This application was originally submitted for 6 duplex units, however, the Board Engineer determined that that would have exceeded the maximum density of allowable units per acre and only the Zoning Board has jurisdiction to grant a Use of Density Variance, so Mr. Lipshitz reduced the number of units to 4.

Despite that this application now brought the number of new families to 94, the Planning Board's hands were again tied from being permitted to require a shul and playground.

However, one thing that the Board was able to require, only after much arm twisting: a proper cul-de-sac bulb at the terminus of Temple Street. Mr. Lipshitz had attempted to provide only a smaller turn-around.

As previously reported here on FAA News, in response to another application submitted by Mr. Lipshitz (on Chestnut Street) the Planning Board recently took a valiant, bold move to clamp down on these "piecemeal applications" that don't provide a playground and shul.

Essentially, the Board reinterpreted the Township's Open Space Ordinance to count each basement apartment as a separate "unit."

Under this new interpretation, applications with 15 houses, which include 15 basement apartments, will already be required to provide a playground as they will meet the Township's threshold of 30 "units." (Applications with 12-14 houses plus basement apartments will still be permitted to pay the $500 in lieu amount).

Apparently, Yanky Lipshitz is simply not one to get perturbed by valiant efforts to get playgrounds and shuls in new developments, as this Tuesday, Mr. Lipshitz is set to present Application SD 2552 to the Planning Board for construction of just 12 duplex units along June Street! Of course, no shul and no playground are provided in this application as this is being snuck in as yet another piecemeal application...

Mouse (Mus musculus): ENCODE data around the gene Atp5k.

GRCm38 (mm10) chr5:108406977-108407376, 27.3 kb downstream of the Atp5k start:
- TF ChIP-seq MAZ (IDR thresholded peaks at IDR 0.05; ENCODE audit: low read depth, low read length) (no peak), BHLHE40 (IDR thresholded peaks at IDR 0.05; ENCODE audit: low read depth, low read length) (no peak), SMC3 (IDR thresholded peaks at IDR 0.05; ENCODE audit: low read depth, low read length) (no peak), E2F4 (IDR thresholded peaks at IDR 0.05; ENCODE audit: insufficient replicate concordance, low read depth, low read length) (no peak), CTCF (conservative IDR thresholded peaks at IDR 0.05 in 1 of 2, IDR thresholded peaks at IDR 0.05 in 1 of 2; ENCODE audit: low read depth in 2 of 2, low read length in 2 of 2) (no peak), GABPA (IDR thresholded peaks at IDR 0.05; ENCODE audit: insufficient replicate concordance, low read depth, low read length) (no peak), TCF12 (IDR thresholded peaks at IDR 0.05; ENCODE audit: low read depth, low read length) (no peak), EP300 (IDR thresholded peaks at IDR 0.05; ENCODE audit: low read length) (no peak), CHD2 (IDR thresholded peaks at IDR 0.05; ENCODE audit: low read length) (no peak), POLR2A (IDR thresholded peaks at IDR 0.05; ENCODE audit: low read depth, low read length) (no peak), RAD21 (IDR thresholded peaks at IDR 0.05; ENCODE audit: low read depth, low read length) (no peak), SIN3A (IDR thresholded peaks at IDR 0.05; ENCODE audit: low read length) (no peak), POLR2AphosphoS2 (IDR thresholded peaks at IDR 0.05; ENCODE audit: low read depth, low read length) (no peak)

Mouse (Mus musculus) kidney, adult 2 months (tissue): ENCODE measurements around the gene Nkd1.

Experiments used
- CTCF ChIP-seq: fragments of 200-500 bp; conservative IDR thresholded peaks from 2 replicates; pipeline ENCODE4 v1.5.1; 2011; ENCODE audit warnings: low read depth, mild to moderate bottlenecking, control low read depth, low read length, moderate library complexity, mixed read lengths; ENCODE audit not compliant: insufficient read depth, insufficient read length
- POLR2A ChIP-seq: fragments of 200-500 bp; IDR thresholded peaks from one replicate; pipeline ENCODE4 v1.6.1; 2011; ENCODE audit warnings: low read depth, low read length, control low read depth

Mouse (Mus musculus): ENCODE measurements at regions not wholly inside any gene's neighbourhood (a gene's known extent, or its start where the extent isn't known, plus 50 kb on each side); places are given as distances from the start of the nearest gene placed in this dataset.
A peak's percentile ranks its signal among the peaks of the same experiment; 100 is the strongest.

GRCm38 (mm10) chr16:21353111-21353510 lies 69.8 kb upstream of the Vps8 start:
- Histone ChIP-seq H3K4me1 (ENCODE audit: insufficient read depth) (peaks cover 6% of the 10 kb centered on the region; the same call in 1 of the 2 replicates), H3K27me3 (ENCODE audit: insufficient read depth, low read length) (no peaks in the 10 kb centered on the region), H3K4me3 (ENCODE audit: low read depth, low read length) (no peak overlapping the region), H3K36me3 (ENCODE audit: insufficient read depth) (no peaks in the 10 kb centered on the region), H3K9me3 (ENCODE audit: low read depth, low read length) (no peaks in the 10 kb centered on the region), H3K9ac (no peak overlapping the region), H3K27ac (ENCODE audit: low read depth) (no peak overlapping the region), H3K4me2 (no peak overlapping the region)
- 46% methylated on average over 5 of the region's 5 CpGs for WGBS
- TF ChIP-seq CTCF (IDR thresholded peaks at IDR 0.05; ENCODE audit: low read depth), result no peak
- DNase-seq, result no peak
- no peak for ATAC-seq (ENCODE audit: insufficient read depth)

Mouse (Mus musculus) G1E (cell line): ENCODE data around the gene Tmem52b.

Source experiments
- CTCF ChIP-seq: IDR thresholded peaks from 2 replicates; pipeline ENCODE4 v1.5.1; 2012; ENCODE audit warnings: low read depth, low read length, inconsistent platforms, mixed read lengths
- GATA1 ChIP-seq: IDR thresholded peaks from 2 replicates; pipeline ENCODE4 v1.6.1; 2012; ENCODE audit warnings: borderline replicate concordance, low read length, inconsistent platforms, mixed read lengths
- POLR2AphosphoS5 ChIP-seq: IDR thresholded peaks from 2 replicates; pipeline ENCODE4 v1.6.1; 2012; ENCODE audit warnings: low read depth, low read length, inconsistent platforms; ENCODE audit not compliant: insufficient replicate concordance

Even better, the application includes an unexplained "remaining vacant tract"...🤔

Unlike the previous applications which were mostly conforming, this application seek variances for lot area where 2 acres are required and .282 acres are provided; and lot width where 200 feet is required and 100 feet is provided.

Also, for good measure, the application requests a design waiver from paving Farry Street. Curiously, Mr. Lipshitz's legal notice to the neighbors leaves out this pertinent fact...

For those keeping score, an approval of this new application will bring this development to 118 families with no shul and no playground.

The Board's public hearing is scheduled to take place at Municipal Building located at 231 Third Street. The hearing will begin at 6:00pm.

When the case is called, any interested party may participate individually or through an attorney.

No construction on the previous applications has begun. Applications SD 2359 and SD 2288 received final resolution compliance in 2021, however, certain paperwork still needs to be submitted before the Township's Engineering Department will permit any construction to begin.

Application SD 2530 has begun the initial resolution compliance process.

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1 comment:

Mordechai Weissman said...

The developers work really hard to be able to sneak through all these "piecemeal applications" so they can avoid providing parks and community centers.

It is simply unfair to residents, both in the new development and to the nearby existing developments whose own community amenities are already packed to the brim.

The Township Committee seriously needs to figure out a way to clamp down on these "open space jumpers."